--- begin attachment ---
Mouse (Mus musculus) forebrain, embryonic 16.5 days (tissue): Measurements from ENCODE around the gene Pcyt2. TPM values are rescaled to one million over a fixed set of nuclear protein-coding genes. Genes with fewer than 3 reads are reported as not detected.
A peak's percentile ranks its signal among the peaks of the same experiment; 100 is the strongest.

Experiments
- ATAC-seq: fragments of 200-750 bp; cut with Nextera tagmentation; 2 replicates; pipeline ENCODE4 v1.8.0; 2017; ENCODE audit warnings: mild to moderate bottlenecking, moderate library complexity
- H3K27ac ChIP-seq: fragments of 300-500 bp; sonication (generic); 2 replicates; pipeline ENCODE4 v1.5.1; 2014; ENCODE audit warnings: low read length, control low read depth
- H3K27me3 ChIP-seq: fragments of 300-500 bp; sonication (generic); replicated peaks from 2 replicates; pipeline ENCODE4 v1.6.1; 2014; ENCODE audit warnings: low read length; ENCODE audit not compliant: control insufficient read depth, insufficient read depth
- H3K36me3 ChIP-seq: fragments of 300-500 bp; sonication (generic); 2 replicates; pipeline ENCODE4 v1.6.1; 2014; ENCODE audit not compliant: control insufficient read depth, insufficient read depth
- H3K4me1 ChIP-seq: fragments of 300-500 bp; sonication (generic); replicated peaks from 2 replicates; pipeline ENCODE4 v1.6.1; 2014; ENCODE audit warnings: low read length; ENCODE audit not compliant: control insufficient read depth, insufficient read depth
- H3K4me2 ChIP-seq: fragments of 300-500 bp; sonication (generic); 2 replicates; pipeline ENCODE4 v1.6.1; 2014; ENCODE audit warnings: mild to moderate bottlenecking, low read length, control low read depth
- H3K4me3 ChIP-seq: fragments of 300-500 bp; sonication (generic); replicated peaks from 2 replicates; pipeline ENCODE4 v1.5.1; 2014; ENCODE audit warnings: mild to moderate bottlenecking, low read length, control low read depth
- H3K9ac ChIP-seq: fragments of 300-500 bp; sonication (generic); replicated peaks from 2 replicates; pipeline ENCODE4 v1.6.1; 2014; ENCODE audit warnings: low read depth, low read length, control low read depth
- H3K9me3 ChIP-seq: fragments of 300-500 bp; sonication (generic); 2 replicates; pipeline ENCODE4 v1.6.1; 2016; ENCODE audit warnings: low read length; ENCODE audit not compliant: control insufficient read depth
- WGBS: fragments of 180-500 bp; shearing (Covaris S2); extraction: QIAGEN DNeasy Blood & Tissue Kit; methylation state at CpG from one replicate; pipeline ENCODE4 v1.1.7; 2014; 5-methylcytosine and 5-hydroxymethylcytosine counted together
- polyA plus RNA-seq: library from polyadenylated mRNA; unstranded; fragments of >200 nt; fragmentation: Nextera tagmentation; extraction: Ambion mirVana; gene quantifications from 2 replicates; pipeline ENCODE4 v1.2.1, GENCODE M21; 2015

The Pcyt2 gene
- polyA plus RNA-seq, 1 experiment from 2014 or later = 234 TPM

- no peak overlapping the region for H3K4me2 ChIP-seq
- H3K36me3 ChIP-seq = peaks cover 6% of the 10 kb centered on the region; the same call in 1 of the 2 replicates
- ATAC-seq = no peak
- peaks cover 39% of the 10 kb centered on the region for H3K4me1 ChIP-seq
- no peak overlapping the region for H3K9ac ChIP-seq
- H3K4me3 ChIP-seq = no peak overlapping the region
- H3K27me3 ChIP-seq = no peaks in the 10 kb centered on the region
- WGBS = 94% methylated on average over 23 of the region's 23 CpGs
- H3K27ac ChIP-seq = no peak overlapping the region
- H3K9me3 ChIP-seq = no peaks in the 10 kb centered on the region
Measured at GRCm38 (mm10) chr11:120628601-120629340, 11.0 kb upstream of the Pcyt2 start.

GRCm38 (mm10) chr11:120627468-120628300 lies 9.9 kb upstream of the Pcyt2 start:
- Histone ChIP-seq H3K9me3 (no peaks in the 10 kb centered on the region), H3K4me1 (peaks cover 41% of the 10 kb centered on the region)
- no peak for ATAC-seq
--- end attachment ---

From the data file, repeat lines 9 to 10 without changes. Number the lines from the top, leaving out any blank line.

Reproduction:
- H3K4me2 ChIP-seq: fragments of 300-500 bp; sonication (generic); 2 replicates; pipeline ENCODE4 v1.6.1; 2014; ENCODE audit warnings: mild to moderate bottlenecking, low read length, control low read depth
- H3K4me3 ChIP-seq: fragments of 300-500 bp; sonication (generic); replicated peaks from 2 replicates; pipeline ENCODE4 v1.5.1; 2014; ENCODE audit warnings: mild to moderate bottlenecking, low read length, control low read depth